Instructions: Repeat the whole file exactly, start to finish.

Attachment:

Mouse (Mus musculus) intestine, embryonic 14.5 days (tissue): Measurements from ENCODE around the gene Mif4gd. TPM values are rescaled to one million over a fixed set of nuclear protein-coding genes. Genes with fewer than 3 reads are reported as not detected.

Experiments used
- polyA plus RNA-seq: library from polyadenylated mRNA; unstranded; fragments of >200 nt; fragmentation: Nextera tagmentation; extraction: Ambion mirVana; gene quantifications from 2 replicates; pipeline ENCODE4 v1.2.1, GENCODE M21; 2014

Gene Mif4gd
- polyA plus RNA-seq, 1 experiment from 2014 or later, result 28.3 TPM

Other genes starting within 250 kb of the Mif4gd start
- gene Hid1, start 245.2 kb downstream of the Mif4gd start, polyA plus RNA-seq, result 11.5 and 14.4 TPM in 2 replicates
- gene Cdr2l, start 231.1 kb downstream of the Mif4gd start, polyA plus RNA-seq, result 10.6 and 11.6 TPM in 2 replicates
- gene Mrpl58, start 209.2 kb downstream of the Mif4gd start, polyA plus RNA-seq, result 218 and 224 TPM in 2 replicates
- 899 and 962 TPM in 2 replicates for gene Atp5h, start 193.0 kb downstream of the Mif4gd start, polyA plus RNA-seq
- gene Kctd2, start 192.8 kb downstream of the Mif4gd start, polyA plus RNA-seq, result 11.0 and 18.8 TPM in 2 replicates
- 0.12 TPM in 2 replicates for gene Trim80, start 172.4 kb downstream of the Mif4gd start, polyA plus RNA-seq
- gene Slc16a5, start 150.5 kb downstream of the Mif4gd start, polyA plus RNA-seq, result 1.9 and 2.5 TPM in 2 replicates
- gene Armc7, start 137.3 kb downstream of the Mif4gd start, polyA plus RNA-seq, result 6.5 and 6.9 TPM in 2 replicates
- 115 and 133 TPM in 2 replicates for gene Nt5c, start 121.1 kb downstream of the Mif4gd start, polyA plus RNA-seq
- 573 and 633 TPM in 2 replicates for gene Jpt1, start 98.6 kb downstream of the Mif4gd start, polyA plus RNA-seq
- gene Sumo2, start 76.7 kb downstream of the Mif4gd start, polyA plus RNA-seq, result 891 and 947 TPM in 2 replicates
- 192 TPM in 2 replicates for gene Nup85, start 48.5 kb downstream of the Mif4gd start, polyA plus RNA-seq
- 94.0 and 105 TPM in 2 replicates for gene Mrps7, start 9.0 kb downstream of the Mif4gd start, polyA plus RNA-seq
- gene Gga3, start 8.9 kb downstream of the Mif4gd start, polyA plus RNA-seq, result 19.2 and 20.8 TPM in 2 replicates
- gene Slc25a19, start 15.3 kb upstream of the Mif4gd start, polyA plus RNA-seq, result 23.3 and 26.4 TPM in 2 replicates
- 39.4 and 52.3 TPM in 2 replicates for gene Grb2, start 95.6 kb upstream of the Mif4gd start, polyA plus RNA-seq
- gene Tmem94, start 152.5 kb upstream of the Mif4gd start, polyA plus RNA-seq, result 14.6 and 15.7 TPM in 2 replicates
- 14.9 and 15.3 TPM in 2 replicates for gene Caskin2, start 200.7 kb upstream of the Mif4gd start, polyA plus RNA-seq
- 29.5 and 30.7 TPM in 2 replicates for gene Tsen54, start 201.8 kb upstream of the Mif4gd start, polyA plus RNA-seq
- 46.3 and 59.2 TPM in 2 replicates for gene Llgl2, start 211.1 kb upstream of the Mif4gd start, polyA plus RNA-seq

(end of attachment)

Mouse (Mus musculus) intestine, embryonic 14.5 days (tissue): Measurements from ENCODE around the gene Mif4gd. TPM values are rescaled to one million over a fixed set of nuclear protein-coding genes. Genes with fewer than 3 reads are reported as not detected.

Experiments used
- polyA plus RNA-seq: library from polyadenylated mRNA; unstranded; fragments of >200 nt; fragmentation: Nextera tagmentation; extraction: Ambion mirVana; gene quantifications from 2 replicates; pipeline ENCODE4 v1.2.1, GENCODE M21; 2014

Gene Mif4gd
- polyA plus RNA-seq, 1 experiment from 2014 or later, result 28.3 TPM

Other genes starting within 250 kb of the Mif4gd start
- gene Hid1, start 245.2 kb downstream of the Mif4gd start, polyA plus RNA-seq, result 11.5 and 14.4 TPM in 2 replicates
- gene Cdr2l, start 231.1 kb downstream of the Mif4gd start, polyA plus RNA-seq, result 10.6 and 11.6 TPM in 2 replicates
- gene Mrpl58, start 209.2 kb downstream of the Mif4gd start, polyA plus RNA-seq, result 218 and 224 TPM in 2 replicates
- 899 and 962 TPM in 2 replicates for gene Atp5h, start 193.0 kb downstream of the Mif4gd start, polyA plus RNA-seq
- gene Kctd2, start 192.8 kb downstream of the Mif4gd start, polyA plus RNA-seq, result 11.0 and 18.8 TPM in 2 replicates
- 0.12 TPM in 2 replicates for gene Trim80, start 172.4 kb downstream of the Mif4gd start, polyA plus RNA-seq
- gene Slc16a5, start 150.5 kb downstream of the Mif4gd start, polyA plus RNA-seq, result 1.9 and 2.5 TPM in 2 replicates
- gene Armc7, start 137.3 kb downstream of the Mif4gd start, polyA plus RNA-seq, result 6.5 and 6.9 TPM in 2 replicates
- 115 and 133 TPM in 2 replicates for gene Nt5c, start 121.1 kb downstream of the Mif4gd start, polyA plus RNA-seq
- 573 and 633 TPM in 2 replicates for gene Jpt1, start 98.6 kb downstream of the Mif4gd start, polyA plus RNA-seq
- gene Sumo2, start 76.7 kb downstream of the Mif4gd start, polyA plus RNA-seq, result 891 and 947 TPM in 2 replicates
- 192 TPM in 2 replicates for gene Nup85, start 48.5 kb downstream of the Mif4gd start, polyA plus RNA-seq
- 94.0 and 105 TPM in 2 replicates for gene Mrps7, start 9.0 kb downstream of the Mif4gd start, polyA plus RNA-seq
- gene Gga3, start 8.9 kb downstream of the Mif4gd start, polyA plus RNA-seq, result 19.2 and 20.8 TPM in 2 replicates
- gene Slc25a19, start 15.3 kb upstream of the Mif4gd start, polyA plus RNA-seq, result 23.3 and 26.4 TPM in 2 replicates
- 39.4 and 52.3 TPM in 2 replicates for gene Grb2, start 95.6 kb upstream of the Mif4gd start, polyA plus RNA-seq
- gene Tmem94, start 152.5 kb upstream of the Mif4gd start, polyA plus RNA-seq, result 14.6 and 15.7 TPM in 2 replicates
- 14.9 and 15.3 TPM in 2 replicates for gene Caskin2, start 200.7 kb upstream of the Mif4gd start, polyA plus RNA-seq
- 29.5 and 30.7 TPM in 2 replicates for gene Tsen54, start 201.8 kb upstream of the Mif4gd start, polyA plus RNA-seq
- 46.3 and 59.2 TPM in 2 replicates for gene Llgl2, start 211.1 kb upstream of the Mif4gd start, polyA plus RNA-seq